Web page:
Count on a lover of words to mangle them artistically. Of course, “art” doesn’t mean what it once did, but we’ll get to that in a moment.
“Transgressive” is one of those words: the sort that appear only in very specific contexts. Such words are often used to defy some near-universal understanding, or to introduce confusion into conversations about a simple subject. The context for “transgressive” is “art” as practiced by Philistines.
My stimulus for today is this subtly hilarious essay by the great Roger Kimball:
“The most delicious news to emerge from the art world this year,” I wrote at the time, “came in October, courtesy of the BBC.”
Under the gratifying headline “Cleaner Dumps Hirst Installation,” the world read that “A cleaner at a London gallery cleared away an installation by artist Damien Hirst having mistaken it for rubbish. Emmanuel Asare came across a pile of beer bottles, coffee cups and overflowing ashtrays and cleared them away at the Eyestorm Gallery on Wednesday morning.”
I went on to express the hope that Asare would be immediately given a large raise. “Someone who can make mistakes like that,” I noted, “is an immensely useful chap to have about.”
I also daydreamed about this paragon of the cleaning industry being taken on by some large metropolitan paper, the Daily Telegraph, for example, since he clearly demonstrated sounder aesthetic judgment than most of the fellows calling themselves art critics.
Alas, Asare’s good work was soon undone.
Please, please read the whole thing! You’ll laugh your slats off.
It put me in mind of a tongue-in-cheek movie from some years back, The Runestone, which (among other things) shows us a gallery filled with “transgressive” “artworks” (yes, my sneer-quote key is in for a workout) being perused by the sort of aesthetes that have come to infest the art world. One of them, a young man viewing a piece of purely ridiculous “performance art,” utters a line that had me in stitches:
“It’s art…but do I like it?”
You might need to think that one over for a moment to get full value for it.
I have no idea whether Kimball ever saw that movie, though it seems unlikely.
The demise of art as we know it was made possible by the dismantling of standards. The “art world” didn’t even know it had standards until the “transgressive” “artists” arrived to demolish them. It didn’t start with “performance art,” but with the “abstract” “artists,” for whom depiction was a vulgar excrescence on their chosen “art form.” You know some of the famous names, whatever you might think of them.
Kimball adroitly denounces such parodies of genuine art by comparison to a display of brilliance by one of the great Renaissance artists: Raphael. No one would ever question Raphael’s talent or artistic vision. Could anyone say the same for Daniel Hirst’s garbage?
Robert A. Heinlein sounded a harmonious note in Stranger in a Strange Land:
“Shucks,” Duke told them, “didn’t you know? The boss likes statues.”
“Really?” Jill answered. “I don’t see any sculpture around.”
“The stuff he likes mostly isn’t for sale. He says the crud they make nowadays looks like disaster in a junk yard and any idiot with a blow torch and astigmatism calls himself a sculptor.”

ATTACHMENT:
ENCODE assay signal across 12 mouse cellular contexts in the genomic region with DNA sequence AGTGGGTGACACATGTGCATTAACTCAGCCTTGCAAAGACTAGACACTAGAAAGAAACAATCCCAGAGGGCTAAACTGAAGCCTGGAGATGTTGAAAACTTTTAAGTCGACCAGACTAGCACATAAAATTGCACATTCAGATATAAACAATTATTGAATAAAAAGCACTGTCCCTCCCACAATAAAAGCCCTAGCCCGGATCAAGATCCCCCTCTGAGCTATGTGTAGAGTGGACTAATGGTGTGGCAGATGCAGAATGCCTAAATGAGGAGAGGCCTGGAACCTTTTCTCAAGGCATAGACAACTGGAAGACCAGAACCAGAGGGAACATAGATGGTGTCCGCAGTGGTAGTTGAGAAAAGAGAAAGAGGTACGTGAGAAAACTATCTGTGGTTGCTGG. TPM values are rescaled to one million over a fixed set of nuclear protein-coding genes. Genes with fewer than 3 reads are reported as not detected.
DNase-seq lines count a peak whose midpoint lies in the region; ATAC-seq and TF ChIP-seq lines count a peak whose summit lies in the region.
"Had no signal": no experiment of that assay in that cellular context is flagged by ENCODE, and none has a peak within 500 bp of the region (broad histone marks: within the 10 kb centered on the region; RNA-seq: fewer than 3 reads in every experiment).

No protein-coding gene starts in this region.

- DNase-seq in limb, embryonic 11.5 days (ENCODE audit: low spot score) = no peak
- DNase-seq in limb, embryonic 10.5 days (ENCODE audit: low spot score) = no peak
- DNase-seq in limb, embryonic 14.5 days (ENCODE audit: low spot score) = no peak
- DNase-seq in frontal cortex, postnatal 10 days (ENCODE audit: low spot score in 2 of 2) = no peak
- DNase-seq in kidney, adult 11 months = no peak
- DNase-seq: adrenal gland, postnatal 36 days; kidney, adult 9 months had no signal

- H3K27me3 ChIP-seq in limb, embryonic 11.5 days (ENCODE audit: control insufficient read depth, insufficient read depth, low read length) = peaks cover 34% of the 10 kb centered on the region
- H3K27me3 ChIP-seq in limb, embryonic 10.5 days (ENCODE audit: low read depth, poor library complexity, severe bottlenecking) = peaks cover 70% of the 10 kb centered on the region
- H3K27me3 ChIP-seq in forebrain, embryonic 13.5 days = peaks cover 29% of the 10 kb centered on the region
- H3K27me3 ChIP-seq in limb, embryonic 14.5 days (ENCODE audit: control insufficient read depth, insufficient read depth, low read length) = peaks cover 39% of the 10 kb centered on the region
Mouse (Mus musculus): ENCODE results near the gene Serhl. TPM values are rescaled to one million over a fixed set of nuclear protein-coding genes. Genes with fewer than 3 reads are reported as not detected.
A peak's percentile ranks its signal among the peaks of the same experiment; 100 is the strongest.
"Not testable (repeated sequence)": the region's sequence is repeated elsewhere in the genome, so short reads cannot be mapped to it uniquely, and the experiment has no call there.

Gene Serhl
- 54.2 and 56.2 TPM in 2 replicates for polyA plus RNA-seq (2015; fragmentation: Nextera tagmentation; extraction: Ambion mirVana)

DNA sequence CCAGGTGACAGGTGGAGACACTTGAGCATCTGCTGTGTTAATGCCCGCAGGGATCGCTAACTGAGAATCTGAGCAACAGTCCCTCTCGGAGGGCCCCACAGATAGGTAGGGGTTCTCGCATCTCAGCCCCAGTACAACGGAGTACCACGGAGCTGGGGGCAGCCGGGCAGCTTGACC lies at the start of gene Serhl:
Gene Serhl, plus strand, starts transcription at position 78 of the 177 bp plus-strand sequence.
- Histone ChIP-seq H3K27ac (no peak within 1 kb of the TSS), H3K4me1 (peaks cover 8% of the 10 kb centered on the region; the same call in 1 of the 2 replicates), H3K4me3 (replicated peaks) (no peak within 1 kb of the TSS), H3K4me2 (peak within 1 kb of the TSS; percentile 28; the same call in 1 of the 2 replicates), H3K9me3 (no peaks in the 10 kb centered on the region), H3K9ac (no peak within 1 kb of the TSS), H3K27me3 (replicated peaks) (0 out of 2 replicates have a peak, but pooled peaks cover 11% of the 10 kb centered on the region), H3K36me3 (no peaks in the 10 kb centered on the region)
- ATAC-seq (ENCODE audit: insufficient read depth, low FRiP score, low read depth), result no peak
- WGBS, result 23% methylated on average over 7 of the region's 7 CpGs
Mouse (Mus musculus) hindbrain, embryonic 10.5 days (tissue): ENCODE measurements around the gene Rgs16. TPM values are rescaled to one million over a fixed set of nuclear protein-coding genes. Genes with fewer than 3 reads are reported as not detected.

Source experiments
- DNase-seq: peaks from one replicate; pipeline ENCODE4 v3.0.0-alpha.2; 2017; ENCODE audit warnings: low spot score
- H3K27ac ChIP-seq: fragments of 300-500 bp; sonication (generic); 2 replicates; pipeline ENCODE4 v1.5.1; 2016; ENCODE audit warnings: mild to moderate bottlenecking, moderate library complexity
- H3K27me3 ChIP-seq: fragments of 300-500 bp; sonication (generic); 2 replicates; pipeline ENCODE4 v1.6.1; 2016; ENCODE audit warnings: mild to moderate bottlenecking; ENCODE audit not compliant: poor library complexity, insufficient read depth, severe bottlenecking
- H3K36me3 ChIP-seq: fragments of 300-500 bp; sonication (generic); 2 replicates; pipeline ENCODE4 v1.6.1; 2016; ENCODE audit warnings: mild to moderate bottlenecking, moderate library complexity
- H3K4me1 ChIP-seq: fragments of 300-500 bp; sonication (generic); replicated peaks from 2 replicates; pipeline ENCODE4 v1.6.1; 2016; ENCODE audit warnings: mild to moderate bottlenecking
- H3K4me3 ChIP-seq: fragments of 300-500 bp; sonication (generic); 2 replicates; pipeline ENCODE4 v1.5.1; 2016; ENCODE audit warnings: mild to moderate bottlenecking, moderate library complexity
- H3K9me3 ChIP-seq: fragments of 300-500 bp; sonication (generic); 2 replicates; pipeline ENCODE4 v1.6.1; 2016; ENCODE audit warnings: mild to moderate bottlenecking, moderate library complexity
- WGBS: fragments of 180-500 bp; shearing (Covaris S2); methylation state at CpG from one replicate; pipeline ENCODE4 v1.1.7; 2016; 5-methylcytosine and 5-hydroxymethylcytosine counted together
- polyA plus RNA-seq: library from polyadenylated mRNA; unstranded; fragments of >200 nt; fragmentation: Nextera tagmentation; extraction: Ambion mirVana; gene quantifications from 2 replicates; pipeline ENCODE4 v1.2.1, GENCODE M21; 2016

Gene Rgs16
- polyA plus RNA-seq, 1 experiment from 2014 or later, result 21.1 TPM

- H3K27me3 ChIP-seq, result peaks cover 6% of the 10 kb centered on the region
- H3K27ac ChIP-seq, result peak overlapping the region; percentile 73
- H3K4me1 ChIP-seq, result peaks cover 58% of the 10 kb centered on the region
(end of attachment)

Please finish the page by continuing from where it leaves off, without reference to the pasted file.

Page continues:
As Heinlein wrote that in 1962, there’s a considerable amount of heft to it.
J. Neil Schulman sounded a similar note:
“What killed the symphony orchestra was not competing with their own recordings,” [Jaeger] replied, “but not having any new symphonic compositions to use to compete with. And this was due to a sort of Gresham’s law–counterfeit music driving out real music–that you would unleash upon lasegraphy.” Ingrams drew back.
“Why, I’d never–”
“Listen, Ingrams,” said Jaeger. “What you do with your career is your affair. I just want to see things sold with the proper label. You want to use an achromatic form, it’s not a new idea. In music they called it ‘atonality’: compositions made up of sounds without harmonic tonality, without melody or chords – chaos without letup, tension without release. But music is defined by its harmonic tonality–just as lasegraphy is defined by its concordant chromatics–and music without harmony was, in effect, music without music, just as lasegraphy without chromatics is lasegraphy without lasegraphy. And when two generations of symphonic composers, performers, and critics labeled musical tonality as a relic of the past, force-feeding their ever-dwindling audiences with noise sold as ‘modern’ music–while, simultaneously, definitive performances of past tonal masterpieces accumulated on recordings–the audiences withdrew from the concert hall to their living rooms, and a great art form was dead. Every composer, performer, and critic who backed this counterfeit music with his or her reputation was a party to the murder of classical music–no, scratch that–to its genocide.“
It cannot be put better.
But artistic freedom! The need to transcend the boundaries! The imperative of exploring new forms of self-expression! This is the cant of the transgressives and the critics who strive to legitimize their demolitions of art. Could they express, in simple language, what the boundaries are? Or would they merely sneer at the question, take a fresh champagne flute from a nearby waiter, and pass on?
I haven’t had the following conversation, but I hope someone will. The curtain rises on a gallery filled with “modern art:”
Visitor 1: (standing before a pile of garbage presented as an “artwork”) Why didn’t the night janitor clean this up?
Visitor 2: What? How dare you say such a thing! This is the latest masterpiece from [insert your dispreferred “modern artist” here].
Visitor 1: Well, I hope he gets help soon. And hires a cleaning lady, too. He obviously needs one.